California Orders New Universal Indoor Mask Mandate, Effective Wednesday, As Infection Rates Rise

California Covid

In a surprise move Monday, California state officials announced that the state is instituting a universal indoor mask mandate, effective Wednesday, December 15. The current mandate will run through January 15, 2022.

“We will require universal masking in indoor settings statewide,” said state director of health and human services Dr. Mark Ghaly, noting that the order will cover the roughly 50% of California’s population not currently under such a mandate.

“We know people are tired and hungry for normalcy. Frankly, I am too,” Ghaly admitted today. “That said, this is a critical time where we have a tool that we know has worked. We are proactively putting this tool of universal indoor masking in public settings in place to ensure we get through a time of joy and hope without a darker cloud of concern and despair.”

The state will also tighten restrictions on unvaccinated people who attend indoor “mega-events” of 1,000 people or more, requiring them to receive a negative Covid test within one day of the event if it’s a rapid antigen test or within two days for a PCR test. Current rules require a test within 72 hours of the event.

The state is also recommending, but not requiring, that people who travel to California or return to the state after traveling be tested for Covid within three to five days.

Current state guidelines — which are followed by many counties including Riverside, Orange and San Diego — say masks are only required indoors at public transit facilities such as airports, healthcare settings, adult and senior care facilities, schools, correctional facilities, homeless shelters, emergency shelters and cooling centers. The new order extends the requirement in those counties to movie theaters, retail stores, restaurants, family entertainment centers and government offices that serve the public.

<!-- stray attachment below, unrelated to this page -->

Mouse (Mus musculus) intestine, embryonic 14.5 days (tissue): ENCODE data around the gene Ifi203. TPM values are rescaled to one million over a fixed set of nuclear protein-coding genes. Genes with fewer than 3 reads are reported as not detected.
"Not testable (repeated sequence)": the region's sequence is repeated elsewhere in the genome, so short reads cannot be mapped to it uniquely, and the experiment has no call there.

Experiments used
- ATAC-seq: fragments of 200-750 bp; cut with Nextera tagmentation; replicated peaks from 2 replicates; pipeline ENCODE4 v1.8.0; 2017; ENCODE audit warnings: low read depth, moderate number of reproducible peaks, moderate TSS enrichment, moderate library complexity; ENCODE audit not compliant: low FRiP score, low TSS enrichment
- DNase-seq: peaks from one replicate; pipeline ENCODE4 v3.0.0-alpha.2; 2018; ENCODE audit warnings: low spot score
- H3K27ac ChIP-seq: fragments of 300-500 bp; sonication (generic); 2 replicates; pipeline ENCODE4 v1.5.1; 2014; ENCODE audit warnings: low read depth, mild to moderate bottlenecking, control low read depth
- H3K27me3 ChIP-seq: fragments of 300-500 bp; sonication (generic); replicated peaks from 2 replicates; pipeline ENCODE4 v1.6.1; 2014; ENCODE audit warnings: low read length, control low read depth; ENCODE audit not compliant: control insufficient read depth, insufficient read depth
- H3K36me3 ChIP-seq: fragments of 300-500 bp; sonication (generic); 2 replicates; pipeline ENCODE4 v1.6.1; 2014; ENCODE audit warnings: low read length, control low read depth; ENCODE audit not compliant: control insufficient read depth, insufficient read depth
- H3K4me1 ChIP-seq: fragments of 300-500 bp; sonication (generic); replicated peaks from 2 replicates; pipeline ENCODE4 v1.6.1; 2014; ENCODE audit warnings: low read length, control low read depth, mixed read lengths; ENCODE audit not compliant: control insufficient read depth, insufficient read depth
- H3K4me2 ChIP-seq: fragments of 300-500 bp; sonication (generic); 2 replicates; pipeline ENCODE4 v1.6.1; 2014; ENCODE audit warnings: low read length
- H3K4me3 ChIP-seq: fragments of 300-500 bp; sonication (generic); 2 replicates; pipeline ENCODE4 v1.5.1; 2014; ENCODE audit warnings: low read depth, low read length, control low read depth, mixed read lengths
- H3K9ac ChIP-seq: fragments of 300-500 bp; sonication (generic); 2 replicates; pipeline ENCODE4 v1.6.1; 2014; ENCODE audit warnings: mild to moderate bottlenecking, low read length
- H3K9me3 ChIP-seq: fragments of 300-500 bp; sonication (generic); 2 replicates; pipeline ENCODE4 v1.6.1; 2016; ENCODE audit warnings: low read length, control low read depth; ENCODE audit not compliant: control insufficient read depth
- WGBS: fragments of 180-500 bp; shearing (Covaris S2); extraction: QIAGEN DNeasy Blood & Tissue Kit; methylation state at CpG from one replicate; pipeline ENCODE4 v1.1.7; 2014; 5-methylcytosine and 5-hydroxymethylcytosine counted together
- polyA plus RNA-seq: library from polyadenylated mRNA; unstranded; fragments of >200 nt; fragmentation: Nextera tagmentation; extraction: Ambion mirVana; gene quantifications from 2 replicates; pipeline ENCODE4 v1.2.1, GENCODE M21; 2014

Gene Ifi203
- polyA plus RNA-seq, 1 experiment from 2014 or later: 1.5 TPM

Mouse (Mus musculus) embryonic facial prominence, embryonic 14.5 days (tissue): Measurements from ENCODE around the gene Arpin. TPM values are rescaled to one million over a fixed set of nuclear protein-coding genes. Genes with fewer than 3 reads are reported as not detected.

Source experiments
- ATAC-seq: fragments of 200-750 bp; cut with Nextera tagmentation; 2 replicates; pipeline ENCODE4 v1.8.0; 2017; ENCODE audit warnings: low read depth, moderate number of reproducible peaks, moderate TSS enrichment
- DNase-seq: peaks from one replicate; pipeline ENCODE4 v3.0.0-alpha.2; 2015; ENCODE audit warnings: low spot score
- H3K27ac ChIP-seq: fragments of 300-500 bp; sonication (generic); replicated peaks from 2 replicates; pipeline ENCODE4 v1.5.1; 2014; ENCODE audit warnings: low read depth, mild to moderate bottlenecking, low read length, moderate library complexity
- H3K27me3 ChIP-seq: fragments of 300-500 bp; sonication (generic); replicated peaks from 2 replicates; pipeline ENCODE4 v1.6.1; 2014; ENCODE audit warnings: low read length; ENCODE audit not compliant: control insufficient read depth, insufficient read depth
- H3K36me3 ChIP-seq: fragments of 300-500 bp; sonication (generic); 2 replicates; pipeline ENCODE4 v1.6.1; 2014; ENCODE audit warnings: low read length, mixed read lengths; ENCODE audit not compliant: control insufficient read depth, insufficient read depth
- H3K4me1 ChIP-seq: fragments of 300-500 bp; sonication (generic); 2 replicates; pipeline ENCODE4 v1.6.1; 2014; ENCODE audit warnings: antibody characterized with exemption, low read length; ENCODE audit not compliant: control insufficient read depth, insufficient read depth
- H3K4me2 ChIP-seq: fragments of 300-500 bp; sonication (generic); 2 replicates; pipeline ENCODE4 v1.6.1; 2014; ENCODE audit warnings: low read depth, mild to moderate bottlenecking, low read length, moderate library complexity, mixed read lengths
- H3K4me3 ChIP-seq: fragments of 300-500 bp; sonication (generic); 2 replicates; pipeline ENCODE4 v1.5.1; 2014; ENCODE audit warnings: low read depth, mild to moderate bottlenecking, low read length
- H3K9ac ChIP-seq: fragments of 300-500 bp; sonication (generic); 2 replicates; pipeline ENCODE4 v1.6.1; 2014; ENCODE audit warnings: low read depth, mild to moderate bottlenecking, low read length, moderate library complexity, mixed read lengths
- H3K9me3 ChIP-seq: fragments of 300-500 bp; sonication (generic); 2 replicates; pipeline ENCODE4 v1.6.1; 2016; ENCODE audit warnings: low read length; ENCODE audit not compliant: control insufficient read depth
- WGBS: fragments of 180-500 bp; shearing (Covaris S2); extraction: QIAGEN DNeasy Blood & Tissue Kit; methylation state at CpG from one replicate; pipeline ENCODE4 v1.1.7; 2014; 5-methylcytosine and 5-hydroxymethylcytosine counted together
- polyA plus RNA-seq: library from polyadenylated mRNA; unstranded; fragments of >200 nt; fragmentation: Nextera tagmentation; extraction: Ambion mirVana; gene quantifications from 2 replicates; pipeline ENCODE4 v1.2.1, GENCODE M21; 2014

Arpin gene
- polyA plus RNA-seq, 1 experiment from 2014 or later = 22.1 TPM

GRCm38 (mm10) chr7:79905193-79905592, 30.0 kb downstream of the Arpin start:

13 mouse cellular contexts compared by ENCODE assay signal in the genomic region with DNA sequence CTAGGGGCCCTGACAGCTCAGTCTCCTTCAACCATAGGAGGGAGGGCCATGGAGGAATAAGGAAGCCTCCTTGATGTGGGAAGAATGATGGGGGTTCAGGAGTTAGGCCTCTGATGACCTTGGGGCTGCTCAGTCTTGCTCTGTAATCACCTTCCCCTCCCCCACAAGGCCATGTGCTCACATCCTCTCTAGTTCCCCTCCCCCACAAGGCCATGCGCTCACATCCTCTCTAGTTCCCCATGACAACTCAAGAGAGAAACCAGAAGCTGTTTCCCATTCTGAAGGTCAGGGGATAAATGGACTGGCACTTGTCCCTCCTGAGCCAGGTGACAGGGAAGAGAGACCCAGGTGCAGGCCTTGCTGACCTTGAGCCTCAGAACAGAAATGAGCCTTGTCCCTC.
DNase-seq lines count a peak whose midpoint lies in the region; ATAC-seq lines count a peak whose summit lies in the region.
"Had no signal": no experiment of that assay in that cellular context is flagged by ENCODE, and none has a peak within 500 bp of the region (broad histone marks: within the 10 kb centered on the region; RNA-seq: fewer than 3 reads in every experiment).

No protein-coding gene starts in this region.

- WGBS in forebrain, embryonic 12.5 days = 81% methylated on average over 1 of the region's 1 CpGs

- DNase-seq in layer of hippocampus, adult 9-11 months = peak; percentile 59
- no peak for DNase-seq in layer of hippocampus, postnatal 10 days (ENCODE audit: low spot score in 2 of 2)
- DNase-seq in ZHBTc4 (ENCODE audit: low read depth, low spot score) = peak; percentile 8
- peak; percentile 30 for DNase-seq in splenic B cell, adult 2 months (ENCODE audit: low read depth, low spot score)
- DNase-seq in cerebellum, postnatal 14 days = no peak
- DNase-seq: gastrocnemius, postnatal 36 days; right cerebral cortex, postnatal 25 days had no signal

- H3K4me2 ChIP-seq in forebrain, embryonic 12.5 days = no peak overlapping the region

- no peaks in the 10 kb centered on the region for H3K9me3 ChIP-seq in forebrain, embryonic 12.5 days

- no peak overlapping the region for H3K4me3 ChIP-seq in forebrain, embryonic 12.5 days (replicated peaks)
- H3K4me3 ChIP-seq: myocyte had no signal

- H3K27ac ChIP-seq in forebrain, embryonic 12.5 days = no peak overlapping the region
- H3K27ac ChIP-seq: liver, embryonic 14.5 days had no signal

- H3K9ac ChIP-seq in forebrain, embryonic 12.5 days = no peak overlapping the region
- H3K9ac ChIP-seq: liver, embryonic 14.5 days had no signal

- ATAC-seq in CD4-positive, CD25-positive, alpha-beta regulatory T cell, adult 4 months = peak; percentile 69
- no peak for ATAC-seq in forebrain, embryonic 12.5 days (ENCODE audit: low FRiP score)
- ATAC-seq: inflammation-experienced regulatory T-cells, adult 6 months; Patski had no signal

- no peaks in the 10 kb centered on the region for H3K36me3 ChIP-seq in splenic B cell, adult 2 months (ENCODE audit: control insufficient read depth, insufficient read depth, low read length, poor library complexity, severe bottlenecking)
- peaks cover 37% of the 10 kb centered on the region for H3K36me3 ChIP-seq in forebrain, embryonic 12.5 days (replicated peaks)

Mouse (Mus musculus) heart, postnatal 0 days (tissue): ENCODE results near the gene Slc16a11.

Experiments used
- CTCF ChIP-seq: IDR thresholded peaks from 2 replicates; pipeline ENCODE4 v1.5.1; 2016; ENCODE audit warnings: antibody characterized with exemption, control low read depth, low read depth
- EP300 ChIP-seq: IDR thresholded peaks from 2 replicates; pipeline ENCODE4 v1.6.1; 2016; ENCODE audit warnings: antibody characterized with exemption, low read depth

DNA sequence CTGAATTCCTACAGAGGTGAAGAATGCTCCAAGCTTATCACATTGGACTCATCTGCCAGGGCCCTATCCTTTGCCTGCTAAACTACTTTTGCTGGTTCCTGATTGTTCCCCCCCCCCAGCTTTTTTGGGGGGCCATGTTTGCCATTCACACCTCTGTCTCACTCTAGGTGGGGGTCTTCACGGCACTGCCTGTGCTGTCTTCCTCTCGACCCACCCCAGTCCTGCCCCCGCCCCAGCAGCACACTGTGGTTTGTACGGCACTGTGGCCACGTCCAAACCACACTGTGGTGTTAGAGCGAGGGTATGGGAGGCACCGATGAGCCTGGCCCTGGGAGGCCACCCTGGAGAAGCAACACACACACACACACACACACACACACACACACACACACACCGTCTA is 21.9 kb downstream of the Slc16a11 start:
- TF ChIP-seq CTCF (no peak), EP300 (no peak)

Los Angeles County already has a mask-wearing mandate at indoor public facilities.

The state currently requires mask-wearing for unvaccinated people at indoor public facilities, but the new rule will apply to everyone regardless of vaccine status.

Ghaly noted on a hastily-arranged conference call with reporters that the state had seen a 47% rise in case rates since Thanksgiving, from 9.6 per 100,000 cases to 14 per 100,000. He also reported that local hospitals are seeing patient levels “significantly above their baseline for this time of year.”

He continued: “We know that we’re entering into a pretty hard time, that we’re staring to see some of these numbers come up pretty quickly in some communities…[Masking] is the common sense thing to do.”

Infections are not spread evenly across the state, he said. “There are some counties that are well above our average (in case rates).” That could mean “serious challenges” to those communities, according to Ghaly. Many of those communities are also among the least vaccinated.

He pointed to rising infections in Riverside and San Bernardino, Inyo and Mono Counties and the Central Valley, as well as in the northernmost parts of the state, such as Humboldt, Del Norte and Mendocino.

Last winter, the state saw about 28,000 deaths related to Covid between November 2020 and February 2021. The HHS director said officials are hoping to avoid a repeat of that tragedy.

“Frankly with Delta and Omicron and the more rapid replication, we are seeing people who — if they do become severely sick — they are becoming sicker sooner. So we don’t have nearly as much room…as we did last year to make adjustments.”

While Delta still dominates, the state has identified 13 instances of the Omicron variant, including some that appear to be via community transmission — as opposed to those people who were infected abroad before traveling here.

The California order was announced on the same day that New York state’s indoor public mask mandate took effect. According to NBC, similar orders have been issued in Washington, Oregon, Illinois, New Mexico, Nevada and Hawaii.

When asked whether the measure was a first step top other increased restrictions Ghaly said, “Absolutely not.

When asked about enforcement of the mandate statewide, California’s top health official acknowledged that some venues will adhere to the order more strictly than others. But, he emphasized, “We are expecting Californians to heed the warnings and mask up.”

City News Service contributed to this report.

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